FLORENCE — Dorothy Vayda felt called by God back in 1988 to serve others. She answered that call by starting a St. Vincent de Paul conference, which serves people of all faiths throughout Florence County, at Immaculate Conception Church.
A member of the charismatic movement at the time, Vayda said she set aside time each day at 3 p.m. to pray. “Somewhere along the line, I had heard that 3 o’clock was prayer time, because that’s when Jesus died, so I did that every day,” she said. “One day during prayer time, I fell asleep and I heard my name being called. I woke up and there was nobody in the house but me and the dog. I said, ‘Lord, I know this is you. You have something for me.’”
It took six months for that “something” to materialize.
Her pastor at the time, Fr. Leo Lessard, was contacted by a neighboring St. Vincent de Paul conference. “He was asked if we would be interested in starting a St. Vincent de Paul in Florence because so many (seeking assistance) were from Florence County,” said Vayda. “I got a call from Fr. Leo and the light bulb went on.” She knew this was her calling.
The Society of St. Vincent de Paul was founded by Blessed Frédéric Ozanam in France in 1833 and named after “the apostle of charity,” St. Vincent de Paul (1581-1660). Twelve years later, the first meeting of the Society of St. Vincent de Paul was held in the United States. On the local level, the society is composed of parish-based groups called conferences. The role of conference members is to make home visits to discover the material and spiritual needs of each family.
Vayda, who is single, was born and raised in Detroit, then moved to Florence in 1982 to “live a simpler life,” she said. Doing works of charity was not new to her, she explained, since she and a friend, Laurel St. Louis, had started a project for children at Christmas.
To get the conference off the ground, Vayda and St. Louis began holding rummage sales to raise funds that would allow them to help others. “Then it just took off from there,” she said.
One day, after her friend’s husband helped replace a family’s roof, Vayda saw a sign that affirmed her decision to form the SVDP conference. “As we were coming home, there was this beautiful rainbow in the sky and I said, OK, Lord, if this isn’t your work, nothing is.”
The conference formed a food pantry that started in a member’s home. It then moved to the church attic, which required volunteers after Sunday Mass to form a line and transfer food from a truck to the attic.
In 1997, Bethlehem Lutheran Church sold a building on its property to the conference for $1. “That became our St. Vincent de Paul store,” said Vayda. “That served the community until 2012. Then our local hardware store went out of business, and we purchased that.”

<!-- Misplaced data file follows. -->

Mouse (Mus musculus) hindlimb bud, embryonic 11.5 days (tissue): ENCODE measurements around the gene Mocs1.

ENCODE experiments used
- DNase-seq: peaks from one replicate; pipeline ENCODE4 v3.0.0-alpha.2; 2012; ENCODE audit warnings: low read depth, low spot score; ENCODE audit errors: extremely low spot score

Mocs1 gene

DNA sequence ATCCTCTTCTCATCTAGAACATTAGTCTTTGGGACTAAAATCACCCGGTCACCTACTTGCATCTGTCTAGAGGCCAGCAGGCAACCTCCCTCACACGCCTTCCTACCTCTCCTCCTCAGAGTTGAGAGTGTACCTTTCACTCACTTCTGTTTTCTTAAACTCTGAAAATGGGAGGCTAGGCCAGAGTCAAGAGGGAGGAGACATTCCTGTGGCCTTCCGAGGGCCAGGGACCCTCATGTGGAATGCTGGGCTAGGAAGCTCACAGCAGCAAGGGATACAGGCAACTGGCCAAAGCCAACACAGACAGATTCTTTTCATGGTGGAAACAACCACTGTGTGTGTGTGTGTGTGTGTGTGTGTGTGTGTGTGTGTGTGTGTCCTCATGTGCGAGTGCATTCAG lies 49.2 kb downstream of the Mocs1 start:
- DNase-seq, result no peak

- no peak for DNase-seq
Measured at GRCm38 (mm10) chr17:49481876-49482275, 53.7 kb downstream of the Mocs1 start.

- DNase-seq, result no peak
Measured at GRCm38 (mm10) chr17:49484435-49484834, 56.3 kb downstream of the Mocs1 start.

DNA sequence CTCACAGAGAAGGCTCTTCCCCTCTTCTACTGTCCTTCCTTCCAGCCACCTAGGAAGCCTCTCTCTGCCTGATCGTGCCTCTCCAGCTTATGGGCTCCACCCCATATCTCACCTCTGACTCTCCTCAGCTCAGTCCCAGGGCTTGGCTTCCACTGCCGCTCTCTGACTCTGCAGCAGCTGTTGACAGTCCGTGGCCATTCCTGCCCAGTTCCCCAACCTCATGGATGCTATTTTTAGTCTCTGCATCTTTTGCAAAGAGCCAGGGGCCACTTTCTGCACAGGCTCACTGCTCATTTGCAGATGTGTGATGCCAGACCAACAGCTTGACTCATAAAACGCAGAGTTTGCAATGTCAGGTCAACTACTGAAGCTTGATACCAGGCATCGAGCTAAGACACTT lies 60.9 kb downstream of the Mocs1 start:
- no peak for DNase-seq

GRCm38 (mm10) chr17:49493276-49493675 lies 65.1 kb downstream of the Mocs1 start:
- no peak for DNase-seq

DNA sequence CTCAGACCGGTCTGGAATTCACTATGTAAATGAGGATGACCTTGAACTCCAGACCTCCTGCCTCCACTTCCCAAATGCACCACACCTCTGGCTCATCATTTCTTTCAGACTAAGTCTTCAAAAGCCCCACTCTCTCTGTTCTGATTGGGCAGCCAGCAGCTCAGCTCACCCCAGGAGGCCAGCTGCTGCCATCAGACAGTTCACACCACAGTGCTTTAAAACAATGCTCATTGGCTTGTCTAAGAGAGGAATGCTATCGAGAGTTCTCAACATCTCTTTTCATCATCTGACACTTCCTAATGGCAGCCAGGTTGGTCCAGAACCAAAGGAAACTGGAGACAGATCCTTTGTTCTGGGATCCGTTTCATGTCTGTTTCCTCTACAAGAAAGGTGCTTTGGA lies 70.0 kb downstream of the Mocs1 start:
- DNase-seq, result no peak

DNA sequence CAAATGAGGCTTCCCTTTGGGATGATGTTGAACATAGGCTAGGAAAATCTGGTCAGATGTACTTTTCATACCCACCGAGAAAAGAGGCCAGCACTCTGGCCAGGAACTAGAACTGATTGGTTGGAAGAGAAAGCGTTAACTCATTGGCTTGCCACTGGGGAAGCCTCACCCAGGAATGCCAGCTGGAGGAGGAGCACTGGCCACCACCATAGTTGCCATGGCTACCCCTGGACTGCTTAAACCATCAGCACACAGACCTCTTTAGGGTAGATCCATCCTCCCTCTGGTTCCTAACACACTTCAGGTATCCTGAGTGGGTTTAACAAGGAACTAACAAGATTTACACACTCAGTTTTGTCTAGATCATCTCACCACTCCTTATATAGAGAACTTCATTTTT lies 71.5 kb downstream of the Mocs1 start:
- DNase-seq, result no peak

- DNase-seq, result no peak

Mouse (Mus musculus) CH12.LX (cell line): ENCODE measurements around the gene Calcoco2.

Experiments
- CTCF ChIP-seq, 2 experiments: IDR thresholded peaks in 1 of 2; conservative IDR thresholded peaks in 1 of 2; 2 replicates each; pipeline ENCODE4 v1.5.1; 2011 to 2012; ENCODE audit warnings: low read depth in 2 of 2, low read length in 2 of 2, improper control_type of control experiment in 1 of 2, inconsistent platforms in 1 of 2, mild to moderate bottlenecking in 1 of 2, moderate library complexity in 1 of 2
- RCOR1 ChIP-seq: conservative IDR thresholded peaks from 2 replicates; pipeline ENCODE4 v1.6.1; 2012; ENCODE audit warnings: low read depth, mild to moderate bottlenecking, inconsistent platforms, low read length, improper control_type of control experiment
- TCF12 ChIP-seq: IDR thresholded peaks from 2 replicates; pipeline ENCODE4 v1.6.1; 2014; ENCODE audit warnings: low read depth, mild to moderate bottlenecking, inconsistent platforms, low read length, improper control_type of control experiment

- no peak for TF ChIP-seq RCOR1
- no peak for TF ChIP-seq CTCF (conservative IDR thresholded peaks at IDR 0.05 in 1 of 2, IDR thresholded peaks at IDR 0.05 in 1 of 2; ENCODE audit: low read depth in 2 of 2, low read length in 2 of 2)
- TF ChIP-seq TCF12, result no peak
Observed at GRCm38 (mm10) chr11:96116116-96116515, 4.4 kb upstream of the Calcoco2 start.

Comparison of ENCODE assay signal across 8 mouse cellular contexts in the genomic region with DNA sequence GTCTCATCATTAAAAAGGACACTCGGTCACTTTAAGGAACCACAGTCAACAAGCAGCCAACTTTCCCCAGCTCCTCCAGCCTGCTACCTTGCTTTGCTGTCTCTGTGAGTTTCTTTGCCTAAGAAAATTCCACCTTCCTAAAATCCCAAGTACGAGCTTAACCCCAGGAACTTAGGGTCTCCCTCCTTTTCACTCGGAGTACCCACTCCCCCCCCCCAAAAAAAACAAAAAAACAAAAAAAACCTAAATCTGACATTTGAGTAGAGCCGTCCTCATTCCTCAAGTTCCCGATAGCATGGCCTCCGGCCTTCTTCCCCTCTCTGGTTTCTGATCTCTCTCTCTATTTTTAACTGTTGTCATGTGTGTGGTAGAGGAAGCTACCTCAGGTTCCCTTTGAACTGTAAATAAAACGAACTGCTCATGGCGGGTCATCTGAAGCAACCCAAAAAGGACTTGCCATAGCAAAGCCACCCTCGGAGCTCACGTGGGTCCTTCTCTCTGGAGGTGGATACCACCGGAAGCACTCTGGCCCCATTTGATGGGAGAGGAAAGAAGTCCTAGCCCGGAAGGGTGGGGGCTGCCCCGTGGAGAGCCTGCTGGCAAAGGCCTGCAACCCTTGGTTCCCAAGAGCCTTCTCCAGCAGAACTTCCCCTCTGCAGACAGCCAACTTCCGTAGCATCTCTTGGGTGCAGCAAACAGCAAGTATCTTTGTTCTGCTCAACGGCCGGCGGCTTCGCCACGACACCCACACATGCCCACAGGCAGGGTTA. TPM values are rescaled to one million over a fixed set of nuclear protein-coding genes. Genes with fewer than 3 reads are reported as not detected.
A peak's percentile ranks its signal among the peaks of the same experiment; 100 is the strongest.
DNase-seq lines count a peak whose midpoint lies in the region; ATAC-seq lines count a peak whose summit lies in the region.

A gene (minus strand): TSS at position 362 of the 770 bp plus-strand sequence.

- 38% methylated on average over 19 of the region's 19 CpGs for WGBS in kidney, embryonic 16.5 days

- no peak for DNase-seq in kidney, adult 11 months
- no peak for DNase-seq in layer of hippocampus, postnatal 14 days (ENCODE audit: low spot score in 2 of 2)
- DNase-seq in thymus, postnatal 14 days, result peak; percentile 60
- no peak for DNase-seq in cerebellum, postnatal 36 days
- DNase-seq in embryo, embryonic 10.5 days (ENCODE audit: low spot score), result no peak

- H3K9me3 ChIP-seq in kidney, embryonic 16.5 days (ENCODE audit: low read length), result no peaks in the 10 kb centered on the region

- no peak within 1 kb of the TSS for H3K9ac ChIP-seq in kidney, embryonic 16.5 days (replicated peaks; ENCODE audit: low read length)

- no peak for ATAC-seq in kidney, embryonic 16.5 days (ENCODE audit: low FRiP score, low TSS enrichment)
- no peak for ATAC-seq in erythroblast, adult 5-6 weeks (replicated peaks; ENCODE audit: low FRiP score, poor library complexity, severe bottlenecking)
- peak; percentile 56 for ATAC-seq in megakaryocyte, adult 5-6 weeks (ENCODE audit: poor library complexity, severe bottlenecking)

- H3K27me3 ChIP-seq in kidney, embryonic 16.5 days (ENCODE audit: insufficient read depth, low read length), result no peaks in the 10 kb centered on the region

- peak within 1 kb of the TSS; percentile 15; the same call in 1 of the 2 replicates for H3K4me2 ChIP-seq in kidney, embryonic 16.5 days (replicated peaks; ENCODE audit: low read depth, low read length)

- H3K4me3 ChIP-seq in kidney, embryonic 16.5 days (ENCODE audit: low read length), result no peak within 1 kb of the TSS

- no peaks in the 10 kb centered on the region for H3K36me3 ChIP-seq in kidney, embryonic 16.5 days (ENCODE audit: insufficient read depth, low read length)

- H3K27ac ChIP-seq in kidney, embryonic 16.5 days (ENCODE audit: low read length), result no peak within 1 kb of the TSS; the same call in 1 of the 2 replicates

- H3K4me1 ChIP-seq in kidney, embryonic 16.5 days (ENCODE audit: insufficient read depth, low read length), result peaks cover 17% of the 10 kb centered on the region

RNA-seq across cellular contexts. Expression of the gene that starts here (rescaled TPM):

With its new location and expanded size, the store’s success grew. “Our income increased, and that enabled us to help more people,” said Vayda.
Today, the conference has about 12 members and numerous volunteers, including members from the local Lutheran and Presbyterian church communities, she said.
Since the COVID-19 pandemic, conference members no longer make home visits. “Now we are doing everything over the phone,” said Vayda. “Florence had an upsurge (in reported cases) and we decided it’s not a wise thing yet. When we are able to do home visits, we pray with the families at the end and one of our main objectives is to listen to their concerns … and try to incorporate that in the prayer as we end our visit with them.”
Now in her 33rd year as a Vincentian, Vayda said this is where she is meant to be.
“She has a true and caring heart for the poor and less fortunate,” said Fr. Timothy Brandt, pastor of Immaculate Conception Parish. “She is always under the radar, so to speak, but does so much incredible work for the community.”
“During COVID, there were new people who came to our food pantry who were never in that situation before, having gotten laid off or waiting for their unemployment to come,” Vayda said. “They were so thankful to get food and to feed their family. You see people with tears in their eyes.”
Helping these families makes all the time and effort worthwhile, she added.
“God has been so good to me, that I need to pass that on to others who are struggling or hurting,” Vayda said. Being a Vincentian “hasn’t changed my life. It is my life. It’s just part of me.”